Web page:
And that is why sports and politics go together like lamb and tuna fish; or spaghetti and meatballs if you’d be more comfortable with that analogy.
Once again, voters get the bowl games wrong,
calling even more for a playoff system
by Danny Webster
It’s that time of the year again: Where college football fans want to avoid the chaos, but they can’t. It’s time for bowl season and it’s time to debate on the selections made by the BCS.
You can count me as one of the many people who ponder what in the world the voters were thinking when they were choosing the ample amounts of bowl games that don’t mean a lick whatsoever.
As it does every year when it comes to the BCS, there’s some controversy on who should play who and in what bowl game. This year was no exception when the voters, who I bet have never seen a single game of college football in their lives, decided to put together a rematch between SEC Champion and No. 1-ranked LSU and No. 2 Alabama for the National Championship.
If a spectator’s words weren’t powerful before in making a case for a
playoff system, this is the proverbial red flag.
LSU already defeated Alabama in Tuscaloosa this season and now the Crimson Tide get another shot against the Tigers, this time for the so-called biggest prize in all of college football? C’mon, man!
The fact that the SEC, regardless of who wins, is still the power-conference in college football mind boggles me.
Don’t get me wrong. I like the idea of seeing Oklahoma State and Stanford playing in the Fiesta Bowl. I think the battle between Andrew Luck’s Cardinal and Justin Blackmon’s Cowboys could be an epic clash.
But it shouldn’t have come to this.
Every sarcastic sports reporter in the country said that Oklahoma State had to defeat Oklahoma on Saturday by at least 40 points. Well, they were up by 41 with about two minutes left in the game.
Why don’t the Cowboys get a shot to prove they’re the best team in the country? Because the BCS is all about money and greed. Case-in-point, look at Virginia Tech, who will play Michigan in the Sugar Bowl.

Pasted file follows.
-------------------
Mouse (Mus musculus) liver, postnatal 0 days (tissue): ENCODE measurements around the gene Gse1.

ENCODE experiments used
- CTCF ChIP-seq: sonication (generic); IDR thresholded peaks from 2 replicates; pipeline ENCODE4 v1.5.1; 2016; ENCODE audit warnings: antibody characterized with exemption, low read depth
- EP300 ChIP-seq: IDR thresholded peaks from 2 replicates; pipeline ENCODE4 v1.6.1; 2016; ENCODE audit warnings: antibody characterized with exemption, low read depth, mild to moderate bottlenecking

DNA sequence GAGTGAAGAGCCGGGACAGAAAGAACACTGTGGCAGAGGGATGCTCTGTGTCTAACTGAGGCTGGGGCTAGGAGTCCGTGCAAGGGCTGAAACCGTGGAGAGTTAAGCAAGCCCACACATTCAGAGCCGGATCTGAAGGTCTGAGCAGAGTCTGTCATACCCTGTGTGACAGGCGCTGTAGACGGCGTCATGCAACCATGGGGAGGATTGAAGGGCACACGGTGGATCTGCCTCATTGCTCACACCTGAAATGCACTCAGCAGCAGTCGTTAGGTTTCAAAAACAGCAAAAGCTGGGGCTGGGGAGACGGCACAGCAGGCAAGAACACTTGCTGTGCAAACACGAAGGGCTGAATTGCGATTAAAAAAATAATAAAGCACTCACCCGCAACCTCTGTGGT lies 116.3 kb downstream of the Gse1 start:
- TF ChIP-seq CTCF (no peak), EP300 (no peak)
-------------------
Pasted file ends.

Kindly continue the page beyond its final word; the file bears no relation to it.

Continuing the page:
The Hokies get annihilated by Clemson in the ACC Championship, don’t beat a top 25 team the entire year and they get the spot over a team like Boise State, who defeated SEC runner-up Georgia this year.
Sugar Bowl CEO Paul Hoolahan said that the proven history of bringing VA Tech fans to New Orleans was an important decision, rather than playing in the Orange Bowl for numerous years.
Yeah, and bringing a team like Boise State or Kansas State to New Orleans doesn’t matter to you, so you proceed to crash their dreams.
The BCS only cares about ratings. They don’t care about what teams get snubbed for all of the hard work they did throughout the season.
But if you look through the bowl schedule in its entirety, what purpose do these bowl games really possess?
I think it’s bad enough that Clemson and West Virginia are going to bring extreme boredom to the Orange Bowl, one of the most prestigious bowl games in the history. But who on God’s green earth would want to watch the GoDaddy.com between Northern Illinois and Arkansas State? Besides Steven Slivka, of course.
But here’s the point: There’s only one purpose these bowl games present to the table: To make the football programs that don’t have the prestige of an annual BCS team feel more better about themselves.
This is exactly why we need a playoff, eliminating the meaningless games that we are forced to hear about for the next month or so.
I want to know who would be the true National Champion, but we’ll never know because the ample amounts of greed that the BCS gains year in and year out kill that possibility.
Congratulations BCS, you’ve screwed up once again and have put money before who really deserves the title of National Champion. for the National Championship.